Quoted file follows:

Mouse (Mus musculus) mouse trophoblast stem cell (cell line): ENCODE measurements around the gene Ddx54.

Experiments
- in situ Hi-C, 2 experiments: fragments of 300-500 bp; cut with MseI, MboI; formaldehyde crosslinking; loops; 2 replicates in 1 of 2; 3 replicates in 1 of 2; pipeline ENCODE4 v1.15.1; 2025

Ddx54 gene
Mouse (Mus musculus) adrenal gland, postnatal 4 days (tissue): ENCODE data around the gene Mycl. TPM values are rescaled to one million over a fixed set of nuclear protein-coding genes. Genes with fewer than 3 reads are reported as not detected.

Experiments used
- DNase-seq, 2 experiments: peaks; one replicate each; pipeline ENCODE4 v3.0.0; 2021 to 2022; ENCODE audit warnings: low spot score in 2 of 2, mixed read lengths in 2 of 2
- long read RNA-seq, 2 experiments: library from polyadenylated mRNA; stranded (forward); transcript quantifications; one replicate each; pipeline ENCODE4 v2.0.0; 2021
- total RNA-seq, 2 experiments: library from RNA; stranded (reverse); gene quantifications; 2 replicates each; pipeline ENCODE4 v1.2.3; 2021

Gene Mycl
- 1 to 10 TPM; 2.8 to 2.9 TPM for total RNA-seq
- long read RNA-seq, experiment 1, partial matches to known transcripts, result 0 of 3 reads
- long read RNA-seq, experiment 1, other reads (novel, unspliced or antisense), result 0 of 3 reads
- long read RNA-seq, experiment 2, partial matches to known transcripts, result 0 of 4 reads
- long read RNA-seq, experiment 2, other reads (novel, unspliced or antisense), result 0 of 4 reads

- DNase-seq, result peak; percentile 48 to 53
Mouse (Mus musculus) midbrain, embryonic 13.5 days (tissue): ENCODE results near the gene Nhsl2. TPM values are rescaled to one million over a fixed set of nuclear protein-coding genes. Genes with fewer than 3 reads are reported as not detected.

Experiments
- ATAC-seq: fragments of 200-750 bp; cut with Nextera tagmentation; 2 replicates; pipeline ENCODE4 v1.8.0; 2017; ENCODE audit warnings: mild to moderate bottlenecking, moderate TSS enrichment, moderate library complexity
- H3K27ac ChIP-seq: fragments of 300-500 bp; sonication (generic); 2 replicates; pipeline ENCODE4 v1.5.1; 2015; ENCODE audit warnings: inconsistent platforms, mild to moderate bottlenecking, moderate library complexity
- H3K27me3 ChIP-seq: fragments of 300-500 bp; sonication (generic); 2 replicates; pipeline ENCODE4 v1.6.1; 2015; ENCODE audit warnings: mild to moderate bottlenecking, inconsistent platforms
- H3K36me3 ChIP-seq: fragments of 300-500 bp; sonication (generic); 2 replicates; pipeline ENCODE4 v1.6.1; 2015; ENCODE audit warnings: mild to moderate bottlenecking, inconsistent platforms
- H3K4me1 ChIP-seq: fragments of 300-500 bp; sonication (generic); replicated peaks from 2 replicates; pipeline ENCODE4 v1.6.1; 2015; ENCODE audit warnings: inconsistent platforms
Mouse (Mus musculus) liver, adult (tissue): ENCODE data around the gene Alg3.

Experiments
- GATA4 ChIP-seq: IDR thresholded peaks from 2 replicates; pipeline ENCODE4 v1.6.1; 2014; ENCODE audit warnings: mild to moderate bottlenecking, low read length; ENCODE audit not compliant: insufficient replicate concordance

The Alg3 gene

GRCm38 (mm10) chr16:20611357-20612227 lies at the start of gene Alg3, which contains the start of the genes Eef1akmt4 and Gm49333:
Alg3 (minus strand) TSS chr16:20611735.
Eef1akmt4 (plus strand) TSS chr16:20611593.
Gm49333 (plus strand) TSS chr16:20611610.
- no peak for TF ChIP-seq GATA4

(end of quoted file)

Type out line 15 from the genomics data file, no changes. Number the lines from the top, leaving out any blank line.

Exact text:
- long read RNA-seq, experiment 2, other reads (novel, unspliced or antisense), result 0 of 4 reads